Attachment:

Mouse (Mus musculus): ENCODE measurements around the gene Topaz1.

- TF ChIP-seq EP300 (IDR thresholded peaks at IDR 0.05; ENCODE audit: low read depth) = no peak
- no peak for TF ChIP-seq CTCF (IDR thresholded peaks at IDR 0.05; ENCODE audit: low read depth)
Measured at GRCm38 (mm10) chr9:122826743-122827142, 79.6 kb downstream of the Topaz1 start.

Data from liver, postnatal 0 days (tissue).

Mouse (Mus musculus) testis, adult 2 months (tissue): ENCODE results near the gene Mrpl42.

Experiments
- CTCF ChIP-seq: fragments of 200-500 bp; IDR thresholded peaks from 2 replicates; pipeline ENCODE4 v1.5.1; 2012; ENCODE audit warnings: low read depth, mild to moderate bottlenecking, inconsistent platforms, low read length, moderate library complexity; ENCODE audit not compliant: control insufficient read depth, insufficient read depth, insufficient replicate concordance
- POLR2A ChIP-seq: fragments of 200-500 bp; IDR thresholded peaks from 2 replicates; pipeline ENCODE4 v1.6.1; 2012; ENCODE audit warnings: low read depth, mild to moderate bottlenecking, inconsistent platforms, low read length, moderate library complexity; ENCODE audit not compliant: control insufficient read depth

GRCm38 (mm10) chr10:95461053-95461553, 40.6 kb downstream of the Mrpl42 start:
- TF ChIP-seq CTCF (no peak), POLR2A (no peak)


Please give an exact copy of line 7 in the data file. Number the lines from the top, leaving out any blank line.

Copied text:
Experiments